News Release

Release Date: March 16, 2017

Functional Materials Research at NETL


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Just as the newest jet aircraft technologies require cutting edge innovations like carbon-fiber composites, polymers, and avionics to make them fly, the next generation of high efficiency and environmentally sound energy-producing technologies demand a very specific set of functional materials to make them capable of answering the nation’s increasing energy needs.

NETL is internationally recognized for its success in designing, developing, and deploying functional materials tailored for use in energy applications and extreme service environments for next-generation energy technologies like solid oxide fuel cells, chemical looping, carbon capture, fuel processing, and many other applications.

“Functional materials are formulated specifically to perform unique and unusual functions or to exhibit properties not usually found in nature,” explained NETL’s Dr. Michael Buric. “Functional materials can include many types of materials; from ceramics and polymers, to alloys and sorbents. The study of functional materials focuses on designing, synthesizing, and performance testing a wide range of materials and selecting the best candidates for next-generation energy technologies.”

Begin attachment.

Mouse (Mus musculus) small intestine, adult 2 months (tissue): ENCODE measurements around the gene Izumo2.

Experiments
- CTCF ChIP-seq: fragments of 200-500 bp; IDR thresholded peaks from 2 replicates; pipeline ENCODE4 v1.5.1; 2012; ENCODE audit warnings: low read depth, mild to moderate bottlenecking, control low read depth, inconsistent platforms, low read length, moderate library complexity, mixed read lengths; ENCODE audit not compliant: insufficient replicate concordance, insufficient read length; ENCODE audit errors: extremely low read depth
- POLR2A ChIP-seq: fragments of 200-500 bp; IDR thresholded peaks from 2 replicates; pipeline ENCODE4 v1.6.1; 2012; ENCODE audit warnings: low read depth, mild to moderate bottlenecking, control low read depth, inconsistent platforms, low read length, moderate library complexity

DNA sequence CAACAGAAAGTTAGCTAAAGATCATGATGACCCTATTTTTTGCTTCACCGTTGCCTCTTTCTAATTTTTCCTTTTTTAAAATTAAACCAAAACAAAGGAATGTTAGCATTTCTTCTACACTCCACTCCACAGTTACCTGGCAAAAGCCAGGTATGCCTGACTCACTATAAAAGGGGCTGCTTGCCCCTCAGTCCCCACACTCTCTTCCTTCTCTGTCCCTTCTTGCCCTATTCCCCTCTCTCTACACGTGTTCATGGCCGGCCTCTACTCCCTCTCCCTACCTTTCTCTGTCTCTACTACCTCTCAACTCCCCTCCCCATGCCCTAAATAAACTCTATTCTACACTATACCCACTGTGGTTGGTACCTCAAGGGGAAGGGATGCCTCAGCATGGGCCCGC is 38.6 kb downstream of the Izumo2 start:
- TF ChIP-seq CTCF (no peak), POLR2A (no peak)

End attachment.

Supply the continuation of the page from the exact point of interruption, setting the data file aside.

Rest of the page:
The new materials developed by NETL will lower the cost of and improve the performance of fossil-based power generation systems. Two technology areas affected by NETL’s continuing functional materials research are harsh-environment sensors and catalyst development.

Harsh Environment Sensing

Like your car, which has sensors to monitor its performance and provide feedback to the engine and safety systems, power plants can also benefit from improved sensor technologies that monitor plant operations. The challenge is that power plants and energy production facilities have some of the harshest, most difficult environments anywhere on the planet. Energy environments are much more intense than the temperature, pressure, light, and sound levels we experience in our everyday lives. Sensors required to monitor power plants must withstand these harsh environments for long service life spans.

NETL researchers use a wide variety of different types of lasers, waveguides, and fiber-optics, constructed using new materials engineered to survive the hottest, toughest environments possible. This requires a team with many different areas of expertise, including mechanical engineers, materials scientists and optics experts. The results of these collaborations are sensors that provide new measurements and pioneering monitoring strategies to make our energy production technologies more efficient so we can generate more power with fewer resources and less emissions.